The only disappointment? Those introductory essays, most of them little more than graded lists of the year’s crime fiction...

THE WORLD’S FINEST MYSTERY AND CRIME STORIES

SECOND ANNUAL COLLECTION

For their second installment of the series that began last year, veteran anthologists Gorman and Greenberg have pulled out all the stops in an ambitious attempt to produce the definitive yearbook of the short mystery. The 41 stories, all first published within the past year, are bookended by eight introductory essays surveying crime fiction in 2000 and Pete Hamill’s New Yorker salute to Ed McBain. The taboo against duplicate stories by the same authors has been lifted, allowing two apiece for the richly deserving Jan Burke, Mat Coward, Brendan DuBois, Edward D. Hoch, Clark Howard, and Kristine Kathryn Rusch. Unlike the rival Houghton Mifflin series, edited this year by Lawrence Block (p. 1164), which seeks out new voices on the genre’s cutting edge, Gorman and Greenberg keep generally within its conventional boundaries, and the contributors here (most of them, despite the title’s global aspirations, American or British) are an honor roll of familiar names: Doug Allyn, Robert Barnard, Joseph Hansen, Gillian Linscott, Stuart M. Kaminsky, Peter Lovesey, John Lutz, Ed McBain, Joyce Carol Oates, Nancy Pickard, Bill Pronzini, Peter Robinson, S.J. Rozan, Donald E. Westlake, and, yes, Lawrence Block. The stories range in quality from above average to superb; indeed the biggest mystery is how a single year could have produced a bumper crop of so many outstanding tales.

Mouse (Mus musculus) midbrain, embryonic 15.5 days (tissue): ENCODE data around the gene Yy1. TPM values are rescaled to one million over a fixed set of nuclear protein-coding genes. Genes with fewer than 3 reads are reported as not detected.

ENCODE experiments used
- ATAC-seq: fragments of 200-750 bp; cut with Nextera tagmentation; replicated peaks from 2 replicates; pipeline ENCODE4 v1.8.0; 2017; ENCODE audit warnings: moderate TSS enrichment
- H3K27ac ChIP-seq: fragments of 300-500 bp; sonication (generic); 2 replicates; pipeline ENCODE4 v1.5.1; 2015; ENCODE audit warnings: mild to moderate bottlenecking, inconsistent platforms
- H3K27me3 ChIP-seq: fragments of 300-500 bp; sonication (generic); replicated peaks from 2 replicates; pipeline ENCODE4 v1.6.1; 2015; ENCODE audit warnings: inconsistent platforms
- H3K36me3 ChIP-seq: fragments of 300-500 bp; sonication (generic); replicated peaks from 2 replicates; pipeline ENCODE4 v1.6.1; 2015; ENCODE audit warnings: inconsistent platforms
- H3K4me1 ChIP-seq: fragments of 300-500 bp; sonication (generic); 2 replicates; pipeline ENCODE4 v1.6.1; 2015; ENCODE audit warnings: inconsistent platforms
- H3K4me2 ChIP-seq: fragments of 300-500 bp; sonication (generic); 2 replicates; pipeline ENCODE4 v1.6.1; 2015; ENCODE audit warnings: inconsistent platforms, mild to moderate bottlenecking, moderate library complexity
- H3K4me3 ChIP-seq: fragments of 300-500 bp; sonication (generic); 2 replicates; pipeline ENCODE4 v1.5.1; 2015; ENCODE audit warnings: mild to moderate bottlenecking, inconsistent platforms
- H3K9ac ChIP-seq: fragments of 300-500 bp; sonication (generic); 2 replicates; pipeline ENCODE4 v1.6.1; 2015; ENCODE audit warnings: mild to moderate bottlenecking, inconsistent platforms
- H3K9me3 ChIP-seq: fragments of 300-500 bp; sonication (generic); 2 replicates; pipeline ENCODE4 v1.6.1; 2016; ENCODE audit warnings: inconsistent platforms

The only disappointment? Those introductory essays, most of them little more than graded lists of the year’s crime fiction from Canada, Australia, Germany, and the UK. How about skipping them next year and including one of editor Gorman’s peerless stories instead?

Pub Date: Dec. 1, 2001

ISBN: 0-765-30029-X

Page Count: 688

Publisher: Forge

Review Posted Online: June 24, 2010

Kirkus Reviews Issue: Oct. 15, 2001

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Forget about solving all these crimes; the signal triumph here is (spoiler) the heroine’s survival.

A CONSPIRACY OF BONES

Another sweltering month in Charlotte, another boatload of mysteries past and present for overworked, overstressed forensic anthropologist Temperance Brennan.

A week after the night she chases but fails to catch a mysterious trespasser outside her town house, some unknown party texts Tempe four images of a corpse that looks as if it’s been chewed by wild hogs, because it has been. Showboat Medical Examiner Margot Heavner makes it clear that, breaking with her department’s earlier practice (The Bone Collection, 2016, etc.), she has no intention of calling in Tempe as a consultant and promptly identifies the faceless body herself as that of a young Asian man. Nettled by several errors in Heavner’s analysis, and even more by her willingness to share the gory details at a press conference, Tempe launches her own investigation, which is not so much off the books as against the books. Heavner isn’t exactly mollified when Tempe, aided by retired police detective Skinny Slidell and a host of experts, puts a name to the dead man. But the hints of other crimes Tempe’s identification uncovers, particularly crimes against children, spur her on to redouble her efforts despite the new M.E.’s splenetic outbursts. Before he died, it seems, Felix Vodyanov was linked to a passenger ferry that sank in 1994, an even earlier U.S. government project to research biological agents that could control human behavior, the hinky spiritual retreat Sparkling Waters, the dark web site DeepUnder, and the disappearances of at least four schoolchildren, two of whom have also turned up dead. And why on earth was Vodyanov carrying Tempe’s own contact information? The mounting evidence of ever more and ever worse skulduggery will pull Tempe deeper and deeper down what even she sees as a rabbit hole before she confronts a ringleader implicated in “Drugs. Fraud. Breaking and entering. Arson. Kidnapping. How does attempted murder sound?”